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God-King Review

April 26, 2012
Filed as a Game Design entry


Daneil Cruz Chan has written a new roleplaying game called God-King that I checked out. The book starts with the Legend of Otugari, the lost island that was split apart from a continent by an immeasurable earthquake. The magical land had been ruled by a benevolent God-king but after the seperation the people quarreled who was closer to the God-king. The God-king became upset with his subjects that he took off his mask and withered away. The game picks up with a group of five adventurers trying to discover the mystical land of Otugari. god-king

I love a game that has a rich background - something to let my imagination race. This story peaked my interest and now I want to play one of these adventurers.

During character creation each player assumes one of the roles in the party. The Scholar, the Warrior, the Mystic, the Navigator, and the Healer. There is also a Narrator who acts as the GM and resolves conflicts during the game. Another part of character creation is assigning Truths to each character. Using a stack of 52 playing cards each player draws one and uses a chart to determine which truth they will be seeking during the game. These truths must be kept secret and revealed during play. This step reminds me of Burning Wheel beliefs a bit - the underlying motive behind the character's actions. Each character is going on the journey not only to seek out Otugari but also for themselves!


This is a storytelling game where a simple mechanic is used to determine the outcome of a conflict. Daniel has designed a card based mechanic to deal with conflicts. This could range from combat to arguements to doing a difficult task. Using a five card hand the player and narrator compare the number of colored cards in their hands that match the appropriate conflict (red for mental conflicts, black for physical). The hand with the most same colored cards wins. There are also ways to alter other players hands to help them but you have to describe how you are helping them. I like this aspect in rpgs because it develops the story and anyone can become part of the action. There is also a rule that you can't keep redoing the same conflict over and over again to get a different result. Once a conflict has been resolved the characters must continue on. They can try to do the conflict again once something in the story has changed. I like this rule in rpgs because you have to figure out a new solution to what you are doing if the conflict doesn't go the way you planned. art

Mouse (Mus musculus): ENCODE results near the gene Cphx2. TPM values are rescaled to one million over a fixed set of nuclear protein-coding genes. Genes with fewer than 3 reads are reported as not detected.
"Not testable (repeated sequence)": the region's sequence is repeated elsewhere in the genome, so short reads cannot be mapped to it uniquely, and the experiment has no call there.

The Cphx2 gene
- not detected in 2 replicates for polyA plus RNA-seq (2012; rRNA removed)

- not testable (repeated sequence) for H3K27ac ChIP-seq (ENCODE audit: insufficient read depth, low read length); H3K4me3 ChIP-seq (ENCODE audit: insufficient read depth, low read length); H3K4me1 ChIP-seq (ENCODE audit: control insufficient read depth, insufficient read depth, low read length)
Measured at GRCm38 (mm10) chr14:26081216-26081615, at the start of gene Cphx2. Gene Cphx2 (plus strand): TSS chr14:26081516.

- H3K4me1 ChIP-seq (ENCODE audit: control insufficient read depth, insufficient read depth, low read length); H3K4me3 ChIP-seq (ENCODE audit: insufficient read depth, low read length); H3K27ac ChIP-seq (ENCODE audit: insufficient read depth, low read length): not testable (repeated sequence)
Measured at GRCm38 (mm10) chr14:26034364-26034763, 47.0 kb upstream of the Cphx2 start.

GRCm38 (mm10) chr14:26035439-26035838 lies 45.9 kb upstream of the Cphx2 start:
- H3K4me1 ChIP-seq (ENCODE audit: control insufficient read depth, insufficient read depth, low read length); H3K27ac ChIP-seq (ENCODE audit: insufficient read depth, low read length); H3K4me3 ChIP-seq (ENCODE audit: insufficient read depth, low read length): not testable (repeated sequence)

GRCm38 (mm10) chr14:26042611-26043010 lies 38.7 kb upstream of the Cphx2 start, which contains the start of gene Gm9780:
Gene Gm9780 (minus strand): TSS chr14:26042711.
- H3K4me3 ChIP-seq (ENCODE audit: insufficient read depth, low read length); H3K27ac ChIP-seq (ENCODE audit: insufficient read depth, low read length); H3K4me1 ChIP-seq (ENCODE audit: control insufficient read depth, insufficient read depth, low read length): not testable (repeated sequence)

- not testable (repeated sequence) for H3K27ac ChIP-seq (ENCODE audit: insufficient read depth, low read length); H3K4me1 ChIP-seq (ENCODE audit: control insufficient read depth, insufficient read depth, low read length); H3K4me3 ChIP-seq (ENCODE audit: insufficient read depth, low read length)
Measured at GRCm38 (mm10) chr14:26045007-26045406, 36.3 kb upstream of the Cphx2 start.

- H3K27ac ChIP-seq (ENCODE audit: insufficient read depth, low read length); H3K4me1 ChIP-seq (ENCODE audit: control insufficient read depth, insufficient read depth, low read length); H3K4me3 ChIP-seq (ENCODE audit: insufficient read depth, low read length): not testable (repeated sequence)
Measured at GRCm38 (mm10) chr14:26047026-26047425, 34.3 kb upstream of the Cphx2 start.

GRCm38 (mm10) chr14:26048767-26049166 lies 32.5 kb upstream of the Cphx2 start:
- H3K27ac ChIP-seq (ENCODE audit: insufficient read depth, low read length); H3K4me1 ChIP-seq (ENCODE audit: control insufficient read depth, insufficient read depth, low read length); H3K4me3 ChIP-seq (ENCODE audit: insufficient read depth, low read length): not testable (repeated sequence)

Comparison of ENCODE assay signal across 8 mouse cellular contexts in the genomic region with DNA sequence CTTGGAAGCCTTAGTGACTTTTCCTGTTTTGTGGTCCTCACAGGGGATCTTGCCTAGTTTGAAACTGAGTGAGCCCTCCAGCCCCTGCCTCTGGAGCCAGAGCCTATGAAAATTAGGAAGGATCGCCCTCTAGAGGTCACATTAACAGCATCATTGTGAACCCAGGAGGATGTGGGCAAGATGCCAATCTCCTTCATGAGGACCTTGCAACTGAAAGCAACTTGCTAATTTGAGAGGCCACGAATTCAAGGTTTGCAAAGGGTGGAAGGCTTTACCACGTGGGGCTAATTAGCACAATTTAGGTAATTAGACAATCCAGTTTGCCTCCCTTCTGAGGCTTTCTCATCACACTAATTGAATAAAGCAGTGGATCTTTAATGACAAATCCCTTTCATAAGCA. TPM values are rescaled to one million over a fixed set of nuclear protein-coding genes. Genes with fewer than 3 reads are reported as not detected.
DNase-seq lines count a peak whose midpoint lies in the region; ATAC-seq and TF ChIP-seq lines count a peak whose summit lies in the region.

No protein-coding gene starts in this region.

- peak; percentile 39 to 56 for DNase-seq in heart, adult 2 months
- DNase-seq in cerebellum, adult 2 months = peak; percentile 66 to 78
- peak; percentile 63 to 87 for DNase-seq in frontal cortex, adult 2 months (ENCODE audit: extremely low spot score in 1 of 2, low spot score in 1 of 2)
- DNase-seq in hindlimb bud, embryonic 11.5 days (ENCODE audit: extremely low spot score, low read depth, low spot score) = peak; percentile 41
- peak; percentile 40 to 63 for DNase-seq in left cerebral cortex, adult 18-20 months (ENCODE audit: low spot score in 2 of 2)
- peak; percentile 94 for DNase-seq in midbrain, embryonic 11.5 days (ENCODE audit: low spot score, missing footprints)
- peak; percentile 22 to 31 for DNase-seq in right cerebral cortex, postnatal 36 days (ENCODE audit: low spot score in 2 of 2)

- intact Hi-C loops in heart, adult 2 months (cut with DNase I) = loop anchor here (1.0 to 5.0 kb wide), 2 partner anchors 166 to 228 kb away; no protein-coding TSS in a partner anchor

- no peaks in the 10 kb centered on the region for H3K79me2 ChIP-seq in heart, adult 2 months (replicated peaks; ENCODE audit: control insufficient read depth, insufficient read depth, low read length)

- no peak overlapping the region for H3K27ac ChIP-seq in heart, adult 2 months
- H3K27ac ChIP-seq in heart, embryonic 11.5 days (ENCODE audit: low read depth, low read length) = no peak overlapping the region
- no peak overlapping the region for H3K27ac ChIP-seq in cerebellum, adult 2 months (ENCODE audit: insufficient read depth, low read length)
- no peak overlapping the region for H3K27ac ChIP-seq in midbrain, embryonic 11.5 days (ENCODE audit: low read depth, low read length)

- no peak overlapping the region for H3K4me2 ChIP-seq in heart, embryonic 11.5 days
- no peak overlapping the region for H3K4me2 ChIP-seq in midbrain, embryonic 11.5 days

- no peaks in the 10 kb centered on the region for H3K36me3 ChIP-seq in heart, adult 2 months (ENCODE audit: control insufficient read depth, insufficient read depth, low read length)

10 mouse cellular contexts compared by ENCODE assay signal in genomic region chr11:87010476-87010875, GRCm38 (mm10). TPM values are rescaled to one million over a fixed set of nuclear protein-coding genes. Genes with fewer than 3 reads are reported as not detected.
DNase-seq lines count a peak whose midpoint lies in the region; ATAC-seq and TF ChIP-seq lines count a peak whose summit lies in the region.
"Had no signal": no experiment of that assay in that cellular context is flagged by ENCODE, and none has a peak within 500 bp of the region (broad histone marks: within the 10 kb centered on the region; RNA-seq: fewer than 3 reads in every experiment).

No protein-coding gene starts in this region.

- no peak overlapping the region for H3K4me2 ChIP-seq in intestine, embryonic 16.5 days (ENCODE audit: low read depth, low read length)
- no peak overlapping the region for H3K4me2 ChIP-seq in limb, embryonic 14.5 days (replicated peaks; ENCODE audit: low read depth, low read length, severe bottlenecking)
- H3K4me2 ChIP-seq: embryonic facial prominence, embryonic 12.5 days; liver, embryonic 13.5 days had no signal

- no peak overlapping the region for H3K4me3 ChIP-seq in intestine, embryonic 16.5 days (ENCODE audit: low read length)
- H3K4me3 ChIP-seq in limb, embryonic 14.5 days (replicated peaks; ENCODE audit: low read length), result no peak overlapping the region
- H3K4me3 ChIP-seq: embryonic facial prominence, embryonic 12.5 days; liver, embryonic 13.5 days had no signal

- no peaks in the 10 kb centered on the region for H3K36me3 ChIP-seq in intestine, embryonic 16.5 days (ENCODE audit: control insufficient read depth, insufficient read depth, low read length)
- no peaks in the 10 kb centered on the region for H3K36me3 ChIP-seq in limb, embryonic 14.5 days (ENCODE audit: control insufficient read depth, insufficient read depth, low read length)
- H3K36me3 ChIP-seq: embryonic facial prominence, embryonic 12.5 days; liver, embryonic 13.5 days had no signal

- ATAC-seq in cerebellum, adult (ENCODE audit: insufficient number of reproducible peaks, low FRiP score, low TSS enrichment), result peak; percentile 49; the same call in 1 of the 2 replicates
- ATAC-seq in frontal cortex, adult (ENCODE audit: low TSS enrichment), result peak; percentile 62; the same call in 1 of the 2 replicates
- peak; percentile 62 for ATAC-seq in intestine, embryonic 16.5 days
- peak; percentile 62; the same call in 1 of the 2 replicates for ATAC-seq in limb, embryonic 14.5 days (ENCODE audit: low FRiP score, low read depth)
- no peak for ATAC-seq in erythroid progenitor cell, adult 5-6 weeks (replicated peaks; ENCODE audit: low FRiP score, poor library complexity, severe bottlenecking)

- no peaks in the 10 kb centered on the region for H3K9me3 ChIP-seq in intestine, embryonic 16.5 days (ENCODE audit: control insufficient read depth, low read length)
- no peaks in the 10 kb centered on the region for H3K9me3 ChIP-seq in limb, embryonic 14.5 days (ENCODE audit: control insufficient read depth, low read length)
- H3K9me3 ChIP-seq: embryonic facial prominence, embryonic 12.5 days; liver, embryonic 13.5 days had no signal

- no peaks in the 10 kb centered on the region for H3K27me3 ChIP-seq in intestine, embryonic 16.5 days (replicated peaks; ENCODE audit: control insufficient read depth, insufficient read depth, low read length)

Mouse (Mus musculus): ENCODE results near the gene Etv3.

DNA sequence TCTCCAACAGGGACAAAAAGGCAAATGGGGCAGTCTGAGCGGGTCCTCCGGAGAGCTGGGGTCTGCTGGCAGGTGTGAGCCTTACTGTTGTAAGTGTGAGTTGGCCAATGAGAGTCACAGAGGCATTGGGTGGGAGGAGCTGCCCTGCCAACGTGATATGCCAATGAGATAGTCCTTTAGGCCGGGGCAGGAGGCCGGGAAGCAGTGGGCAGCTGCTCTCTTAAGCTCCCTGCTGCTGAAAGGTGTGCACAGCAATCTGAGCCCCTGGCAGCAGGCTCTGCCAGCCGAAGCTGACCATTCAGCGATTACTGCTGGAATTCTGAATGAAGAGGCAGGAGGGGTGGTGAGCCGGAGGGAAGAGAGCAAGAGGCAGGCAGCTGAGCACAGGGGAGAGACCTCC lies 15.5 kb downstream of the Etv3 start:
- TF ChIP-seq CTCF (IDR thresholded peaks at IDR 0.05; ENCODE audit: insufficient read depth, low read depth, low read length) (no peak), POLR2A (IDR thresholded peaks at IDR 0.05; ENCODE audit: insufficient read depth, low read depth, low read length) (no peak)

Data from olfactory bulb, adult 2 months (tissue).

In the book Daniel has outlined ways for the Narrator to prepare for play and how to create a collaborative story. This game takes about 2 hours to play but can also be the length of a convention game (4 hours). This game hits a bunch of sweet spots for me just from reading over it. I like the setting and the simple play mechanics. Character creation looks like it takes only a small chunk of time and an entire game can be played in one session. The game pulls from a lot of other storytelling games and reminds me of games such as Burning Wheel, Fiasco, The Mountain Witch and others. I'd love to see this game in play to see how everything works out. I want to find this lost civilization!!

You can check out Daniel's games on his website and you can download the 40 page pdf version of the God King here.